Frank McCallums Daring Life

By padfoot
  • Birth

    Actually, Francis McNeiss McNiel McCallum was born in Inverness, Scotland, 1822, but no one knows the particular date of which he was birthed.
  • Early Life + First Crime

    His early life is not known much about, but Francis did go to school for a little while. He quit early, though, and at 12 became a thief. In the Perth Court of Justiciary he admitted to serving four sentences totalling twenty-two months before 3 October 1836 when at 13 he was sentenced to seven years' transportation for housebreaking.
  • Arrival in Australia/Tasmania (Van Dieman's Land)

    Frank arrived to Van Diemen's Land aboard the "Minerva" on 29 September 1838 and being only thirteen years of age he was sent to the juvenile establishment at Point Puer (Port Arthur). His record shows he was almost immediately in trouble receiving twenty lashes for absence and insolence and a further thirty-six lashes for repeated insolence
  • 1839-1850

    Between 1839 and 1848 he was brought before the police magistrates twenty-five times, and sentenced to everything from thirty-six lashes to long periods of hard labour, sometimes in chains. In 1841 his sentence was extended by two years for felony in February and to life for burglary in July; in September he was sent to Port Arthur for five years. Recommended in 1846 for a year's probation, he absconded and lived with the Aboriginals for a year. He was given nine months hard labour afterwards.
  • Appearance in mainland

    No one knows how Frank arrived in Victoria, 1851, but it is known that he posed as a gentleman, called himself Captain Francis Melville and arrived in Melbourne. By December, he had turned bushranger. He claimed leadership of the Mount Macedon gang that waylaid travellers in the Black Forest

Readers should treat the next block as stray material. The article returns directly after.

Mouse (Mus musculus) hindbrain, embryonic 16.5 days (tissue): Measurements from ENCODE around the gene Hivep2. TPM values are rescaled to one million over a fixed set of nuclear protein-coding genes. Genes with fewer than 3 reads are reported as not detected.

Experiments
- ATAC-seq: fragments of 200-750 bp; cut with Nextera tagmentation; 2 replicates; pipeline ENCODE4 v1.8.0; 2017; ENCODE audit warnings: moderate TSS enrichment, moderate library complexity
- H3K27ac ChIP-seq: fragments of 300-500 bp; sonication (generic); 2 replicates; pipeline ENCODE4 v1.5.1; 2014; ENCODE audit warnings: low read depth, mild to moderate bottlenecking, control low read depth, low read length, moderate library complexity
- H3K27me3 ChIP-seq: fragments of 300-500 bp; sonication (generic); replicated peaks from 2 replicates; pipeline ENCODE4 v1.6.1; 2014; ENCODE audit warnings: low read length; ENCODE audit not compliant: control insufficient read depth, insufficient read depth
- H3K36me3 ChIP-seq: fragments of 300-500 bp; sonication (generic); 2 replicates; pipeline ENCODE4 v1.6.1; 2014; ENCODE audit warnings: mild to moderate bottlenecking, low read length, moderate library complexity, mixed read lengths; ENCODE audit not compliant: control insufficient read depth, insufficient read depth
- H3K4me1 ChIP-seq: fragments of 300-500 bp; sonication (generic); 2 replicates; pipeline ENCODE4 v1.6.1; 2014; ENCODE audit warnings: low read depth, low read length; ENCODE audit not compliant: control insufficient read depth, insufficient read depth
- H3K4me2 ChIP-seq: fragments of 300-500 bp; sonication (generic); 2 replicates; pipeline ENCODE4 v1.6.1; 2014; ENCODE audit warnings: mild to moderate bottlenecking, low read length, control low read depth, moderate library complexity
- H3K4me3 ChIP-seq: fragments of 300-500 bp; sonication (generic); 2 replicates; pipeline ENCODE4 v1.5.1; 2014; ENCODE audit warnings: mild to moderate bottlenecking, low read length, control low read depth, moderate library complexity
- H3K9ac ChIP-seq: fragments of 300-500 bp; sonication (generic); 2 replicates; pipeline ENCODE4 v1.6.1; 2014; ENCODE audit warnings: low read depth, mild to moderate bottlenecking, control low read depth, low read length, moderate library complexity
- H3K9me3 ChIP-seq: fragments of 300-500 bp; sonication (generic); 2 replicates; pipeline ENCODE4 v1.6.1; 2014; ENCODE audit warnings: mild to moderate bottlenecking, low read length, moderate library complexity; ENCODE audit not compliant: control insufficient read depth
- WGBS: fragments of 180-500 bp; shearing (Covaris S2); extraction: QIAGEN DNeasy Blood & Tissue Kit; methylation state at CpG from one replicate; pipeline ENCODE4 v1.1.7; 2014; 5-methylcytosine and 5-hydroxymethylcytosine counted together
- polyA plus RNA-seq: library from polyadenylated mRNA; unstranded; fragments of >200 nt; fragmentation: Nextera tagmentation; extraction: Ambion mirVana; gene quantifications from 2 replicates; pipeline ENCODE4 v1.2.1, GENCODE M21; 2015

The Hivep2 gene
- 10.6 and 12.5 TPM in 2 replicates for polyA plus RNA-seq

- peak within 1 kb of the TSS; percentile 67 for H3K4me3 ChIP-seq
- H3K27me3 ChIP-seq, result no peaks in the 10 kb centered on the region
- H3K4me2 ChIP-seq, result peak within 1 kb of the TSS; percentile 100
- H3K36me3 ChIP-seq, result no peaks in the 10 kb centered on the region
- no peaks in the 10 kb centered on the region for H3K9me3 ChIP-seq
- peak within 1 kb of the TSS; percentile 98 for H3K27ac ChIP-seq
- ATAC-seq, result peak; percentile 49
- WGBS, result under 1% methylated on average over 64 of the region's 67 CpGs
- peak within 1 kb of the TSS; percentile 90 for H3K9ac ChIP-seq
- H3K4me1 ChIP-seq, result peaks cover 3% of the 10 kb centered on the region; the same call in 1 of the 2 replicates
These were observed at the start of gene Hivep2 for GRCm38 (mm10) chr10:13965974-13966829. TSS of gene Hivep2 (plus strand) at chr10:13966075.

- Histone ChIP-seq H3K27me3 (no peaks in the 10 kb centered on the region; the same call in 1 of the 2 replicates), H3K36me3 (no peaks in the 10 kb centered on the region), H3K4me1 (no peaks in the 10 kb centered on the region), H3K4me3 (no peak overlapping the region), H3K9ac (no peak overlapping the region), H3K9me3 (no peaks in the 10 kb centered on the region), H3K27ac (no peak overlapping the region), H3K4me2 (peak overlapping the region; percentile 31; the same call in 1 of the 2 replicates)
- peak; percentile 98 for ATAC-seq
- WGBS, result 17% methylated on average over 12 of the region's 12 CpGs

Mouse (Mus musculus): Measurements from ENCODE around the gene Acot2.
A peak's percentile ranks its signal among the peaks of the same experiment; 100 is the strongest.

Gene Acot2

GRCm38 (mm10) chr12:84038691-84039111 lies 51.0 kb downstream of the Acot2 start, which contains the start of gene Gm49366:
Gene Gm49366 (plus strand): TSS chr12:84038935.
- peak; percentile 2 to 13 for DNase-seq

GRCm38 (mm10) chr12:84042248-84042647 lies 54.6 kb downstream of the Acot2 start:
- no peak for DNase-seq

• 1852 bushranging

    In 1852 he held up Alfred Joyce at Norwood station and watched out for travellers along the track from the goldfields. The team later held up at Rokewood.In November he trailed a digger and robbed him, next capturing his manager. Early in December he moved, and ordered some girls to entertain him. The next day he held up sixteen men. The day after the group robbed two men, taking 37 punds, but giving them ten fro travelling expenses.
  • Christmas Eve

    In Geelong he and his friend visited a brothel for a drink on Christmas Eve. They got very drunk and Melville boasted of himself. A woman who was urged by the hundred pound award called the police, but Frank managed to flee. On the way, he bumped into Henry Guy on a fine horse.
    As Melville threw Guy off the horse, the horse fled. They grappled, until two policemen arrived to take Captain Melville away. Young Henry was rather surprised to find out whom he had just wrestled with.
  • Court Day and later

    Captain Foster Fyans committed them on 3 January 1853 for trial before Judge Redmond Barry on 3 February. On three charges of highway robbery Melville was sentenced to twelve years' hard labour. Imprisoned in the hulk President, Melville attempted on 4 June to bite off a sergeant's nose; he was beaten by the warders' 'neddies' and given twenty days' solitary. On 20 January 1854 he had another month solitary for 'inciting the prisoners to mutiny'.
  • The getaway

    They captured the tow boat, took Constable Owens as hostage and rowed down Hobson's Bay with Melville yelling 'Goodbye at last to Victoria'. As the water police and guard boats closed in Stevens smashed Owens's skull and leapt into the sea to his death. When captured Melville is credited with saying: 'I would sooner die than suffer what I have been subjected to in these hulks in the past four years'.
  • More on him

    In mid-year John Price had him transferred to the hulk Success and allowed him to work ashore in the Point Gellibrand quarry. Melville behaved and was allowed to spend three days a week allegedly translating the Bible into the Aboriginal language; in fact he was planning with a former ship's captain, Billy Stevens, to seize a cutter and sail to Gippsland; their eight accomplices included Harry Power.
  • Court Day - again

    A Citizens' Committee engaged Dr Mackay to plead the convicts' case but Melville conducted his own defence before Judge Robert Molesworth on 19 November 1855. He was charged as Thomas Smith, alias Frank McCallum, alias Captain Melville and in cross-examination upset police claims that he had murdered Owens but Molesworth ruled that all were guilty when a man died while attempting to escape custody. Melville argued that he had been charged as Thomas Smith (a name he had never used).
  • Mysterious Death

    Captain Melville's death is shrouded by mystery. He had been given the death sentence and yet, in the morning of the 12th, a warder found him strangled by a red-spotted blue scarf, whether he commited suicide or was murdered has never been decided.